Now I love hearing those vows again at a wedding. It gives me deep pleasure to wonder and hope and dare along with a couple speaking those words to each other and feeling that they mean everything they’re saying even though they know they can’t know what such unreserved commitment will mean for them. I love hearing them, love that moment of beginning, but feel no desire to speak those words to renew the moment.

When Ellen and I got to twenty-five years we threw a bit party and invited family and friends, but we didn’t renew our vows; we asked a good priest friend to pray the nuptial blessing over us again and welcomed the hearty toast of family and friends. To me vows feel like a workable, holy beginning, but we’d traveled on. In time the path becomes clearer and holier even than the wonder of its beginning. Living in faithfulness is all discernment and as those vows come close to saying, it’s full of unknowing.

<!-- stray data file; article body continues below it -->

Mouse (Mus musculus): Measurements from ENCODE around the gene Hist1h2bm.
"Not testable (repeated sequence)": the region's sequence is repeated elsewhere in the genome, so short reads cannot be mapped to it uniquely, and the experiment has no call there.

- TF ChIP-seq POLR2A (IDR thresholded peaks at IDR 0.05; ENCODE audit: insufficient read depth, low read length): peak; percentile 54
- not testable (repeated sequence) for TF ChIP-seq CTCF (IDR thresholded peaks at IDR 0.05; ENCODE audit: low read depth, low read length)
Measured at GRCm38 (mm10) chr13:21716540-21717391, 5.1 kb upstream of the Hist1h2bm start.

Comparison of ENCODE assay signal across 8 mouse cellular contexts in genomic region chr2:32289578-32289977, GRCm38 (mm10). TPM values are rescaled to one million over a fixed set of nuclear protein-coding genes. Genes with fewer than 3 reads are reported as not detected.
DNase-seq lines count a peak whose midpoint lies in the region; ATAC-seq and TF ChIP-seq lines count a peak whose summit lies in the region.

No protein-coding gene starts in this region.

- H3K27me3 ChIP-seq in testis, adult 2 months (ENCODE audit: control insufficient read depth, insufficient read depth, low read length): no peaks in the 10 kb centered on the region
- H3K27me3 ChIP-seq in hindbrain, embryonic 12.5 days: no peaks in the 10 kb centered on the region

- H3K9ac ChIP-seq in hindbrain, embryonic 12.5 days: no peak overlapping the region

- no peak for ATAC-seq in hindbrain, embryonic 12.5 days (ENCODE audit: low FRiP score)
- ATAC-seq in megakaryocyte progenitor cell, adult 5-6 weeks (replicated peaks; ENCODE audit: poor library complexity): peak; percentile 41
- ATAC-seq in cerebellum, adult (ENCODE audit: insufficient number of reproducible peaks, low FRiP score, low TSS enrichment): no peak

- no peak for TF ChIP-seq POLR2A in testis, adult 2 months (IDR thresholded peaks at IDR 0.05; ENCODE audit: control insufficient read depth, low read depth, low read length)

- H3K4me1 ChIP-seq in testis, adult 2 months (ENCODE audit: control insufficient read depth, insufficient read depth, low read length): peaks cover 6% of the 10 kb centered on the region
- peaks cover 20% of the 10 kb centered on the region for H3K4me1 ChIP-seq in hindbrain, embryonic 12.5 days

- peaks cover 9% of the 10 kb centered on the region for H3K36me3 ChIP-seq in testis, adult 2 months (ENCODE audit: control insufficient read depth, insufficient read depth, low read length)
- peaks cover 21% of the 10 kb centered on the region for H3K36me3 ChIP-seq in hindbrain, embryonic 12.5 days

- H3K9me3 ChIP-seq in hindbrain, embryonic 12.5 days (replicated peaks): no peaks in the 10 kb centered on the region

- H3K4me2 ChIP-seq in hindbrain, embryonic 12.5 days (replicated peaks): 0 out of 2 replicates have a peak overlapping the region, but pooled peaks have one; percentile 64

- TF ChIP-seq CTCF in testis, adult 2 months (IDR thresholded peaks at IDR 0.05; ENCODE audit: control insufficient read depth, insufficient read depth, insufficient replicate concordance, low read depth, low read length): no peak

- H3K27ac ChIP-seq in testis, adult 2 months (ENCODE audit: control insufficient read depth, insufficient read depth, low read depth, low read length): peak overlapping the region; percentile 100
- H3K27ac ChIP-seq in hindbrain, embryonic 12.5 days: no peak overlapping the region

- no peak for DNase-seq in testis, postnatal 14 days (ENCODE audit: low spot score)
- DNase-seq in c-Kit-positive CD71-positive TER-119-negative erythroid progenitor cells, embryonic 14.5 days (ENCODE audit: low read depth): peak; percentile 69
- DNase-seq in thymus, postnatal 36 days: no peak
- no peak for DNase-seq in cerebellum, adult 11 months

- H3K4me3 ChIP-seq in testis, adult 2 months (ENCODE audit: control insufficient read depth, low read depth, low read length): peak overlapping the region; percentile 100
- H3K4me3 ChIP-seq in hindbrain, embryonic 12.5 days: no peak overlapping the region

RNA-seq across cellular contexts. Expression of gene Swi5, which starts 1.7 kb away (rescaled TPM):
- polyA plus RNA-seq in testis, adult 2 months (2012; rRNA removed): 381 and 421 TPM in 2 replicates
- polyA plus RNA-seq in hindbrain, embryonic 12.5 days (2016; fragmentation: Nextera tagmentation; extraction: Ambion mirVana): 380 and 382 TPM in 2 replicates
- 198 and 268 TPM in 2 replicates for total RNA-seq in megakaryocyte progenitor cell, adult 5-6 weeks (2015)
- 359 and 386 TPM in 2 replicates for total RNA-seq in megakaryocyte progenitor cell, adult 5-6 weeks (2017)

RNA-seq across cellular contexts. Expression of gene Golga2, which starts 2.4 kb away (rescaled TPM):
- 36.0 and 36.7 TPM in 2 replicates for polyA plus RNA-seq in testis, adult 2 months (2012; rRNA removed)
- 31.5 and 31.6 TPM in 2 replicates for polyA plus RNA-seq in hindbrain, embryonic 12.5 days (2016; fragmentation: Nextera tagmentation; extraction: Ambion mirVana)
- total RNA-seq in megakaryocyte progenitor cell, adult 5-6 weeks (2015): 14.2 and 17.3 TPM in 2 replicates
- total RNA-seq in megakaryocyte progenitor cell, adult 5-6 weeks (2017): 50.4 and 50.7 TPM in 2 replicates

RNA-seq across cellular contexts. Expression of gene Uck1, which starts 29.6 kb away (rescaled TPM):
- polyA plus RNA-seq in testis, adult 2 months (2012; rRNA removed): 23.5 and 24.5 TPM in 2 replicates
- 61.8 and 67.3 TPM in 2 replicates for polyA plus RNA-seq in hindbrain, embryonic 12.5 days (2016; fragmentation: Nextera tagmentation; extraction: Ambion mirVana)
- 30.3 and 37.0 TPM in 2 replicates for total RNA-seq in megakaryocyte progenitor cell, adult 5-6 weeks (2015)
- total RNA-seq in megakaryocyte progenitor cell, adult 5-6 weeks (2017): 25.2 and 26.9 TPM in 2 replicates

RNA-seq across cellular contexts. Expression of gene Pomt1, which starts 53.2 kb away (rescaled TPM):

In the film Of Gods and Men, we watch two terrified monks veer toward losing their faith as they’re itching to flee back to safety in France. Grace overtakes them as they find their old love.

I have a small taste of the clarity of such love emerging for the Trappists in the film when I open my eyes to the wonder of someone I know so well and am still getting to know a third of a century later. I thank God for morning light and another day we can share. So I’m remembering and hoping in the life together the vows launched, but not thinking of the vows.